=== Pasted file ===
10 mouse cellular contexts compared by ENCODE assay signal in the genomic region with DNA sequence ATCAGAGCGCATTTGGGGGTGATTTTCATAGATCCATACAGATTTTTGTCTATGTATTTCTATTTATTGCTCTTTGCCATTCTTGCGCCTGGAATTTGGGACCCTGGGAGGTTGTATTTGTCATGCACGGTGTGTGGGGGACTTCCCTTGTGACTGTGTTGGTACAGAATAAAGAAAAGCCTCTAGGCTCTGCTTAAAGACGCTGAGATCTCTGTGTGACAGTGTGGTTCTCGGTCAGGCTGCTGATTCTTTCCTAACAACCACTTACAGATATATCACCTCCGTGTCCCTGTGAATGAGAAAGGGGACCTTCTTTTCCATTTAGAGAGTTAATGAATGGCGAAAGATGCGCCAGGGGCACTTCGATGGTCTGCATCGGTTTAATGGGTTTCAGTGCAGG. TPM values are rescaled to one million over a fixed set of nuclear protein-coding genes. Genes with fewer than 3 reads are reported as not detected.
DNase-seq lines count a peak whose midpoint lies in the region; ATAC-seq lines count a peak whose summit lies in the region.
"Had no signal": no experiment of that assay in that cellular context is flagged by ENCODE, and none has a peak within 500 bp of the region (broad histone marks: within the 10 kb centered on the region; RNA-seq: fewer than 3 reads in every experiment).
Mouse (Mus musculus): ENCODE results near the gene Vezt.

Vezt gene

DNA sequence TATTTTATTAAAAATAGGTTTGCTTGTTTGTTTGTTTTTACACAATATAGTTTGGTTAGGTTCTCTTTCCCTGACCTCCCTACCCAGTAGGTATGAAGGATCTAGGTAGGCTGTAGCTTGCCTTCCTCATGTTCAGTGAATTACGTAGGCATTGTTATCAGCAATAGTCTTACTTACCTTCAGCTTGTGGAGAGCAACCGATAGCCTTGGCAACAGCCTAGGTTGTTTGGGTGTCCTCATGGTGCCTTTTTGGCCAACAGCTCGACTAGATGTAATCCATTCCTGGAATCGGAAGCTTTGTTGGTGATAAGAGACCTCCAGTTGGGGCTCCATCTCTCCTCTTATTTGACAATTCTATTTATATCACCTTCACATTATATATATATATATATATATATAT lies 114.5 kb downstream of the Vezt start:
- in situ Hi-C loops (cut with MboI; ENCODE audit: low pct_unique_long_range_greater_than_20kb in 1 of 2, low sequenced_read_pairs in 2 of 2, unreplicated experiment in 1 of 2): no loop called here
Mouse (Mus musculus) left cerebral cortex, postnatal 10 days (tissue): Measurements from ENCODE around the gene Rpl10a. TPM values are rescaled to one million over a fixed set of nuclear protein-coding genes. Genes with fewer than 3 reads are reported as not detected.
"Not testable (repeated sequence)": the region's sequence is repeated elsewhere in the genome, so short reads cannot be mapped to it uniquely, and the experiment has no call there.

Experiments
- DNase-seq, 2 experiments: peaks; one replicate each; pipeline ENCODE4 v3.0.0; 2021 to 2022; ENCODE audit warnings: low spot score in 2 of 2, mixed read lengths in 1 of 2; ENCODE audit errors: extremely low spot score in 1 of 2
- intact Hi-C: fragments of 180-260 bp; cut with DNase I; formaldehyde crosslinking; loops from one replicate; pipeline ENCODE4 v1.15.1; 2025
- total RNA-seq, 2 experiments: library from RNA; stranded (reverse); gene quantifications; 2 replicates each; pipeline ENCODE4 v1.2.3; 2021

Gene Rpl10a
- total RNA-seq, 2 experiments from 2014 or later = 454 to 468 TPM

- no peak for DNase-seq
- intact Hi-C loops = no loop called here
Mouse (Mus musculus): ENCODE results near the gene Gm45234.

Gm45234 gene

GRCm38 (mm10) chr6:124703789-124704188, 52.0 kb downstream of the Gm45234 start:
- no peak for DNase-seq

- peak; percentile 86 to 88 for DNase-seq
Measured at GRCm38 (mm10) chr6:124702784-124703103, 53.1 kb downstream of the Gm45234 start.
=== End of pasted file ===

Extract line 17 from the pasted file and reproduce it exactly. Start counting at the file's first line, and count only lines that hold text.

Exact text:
- intact Hi-C loops = no loop called here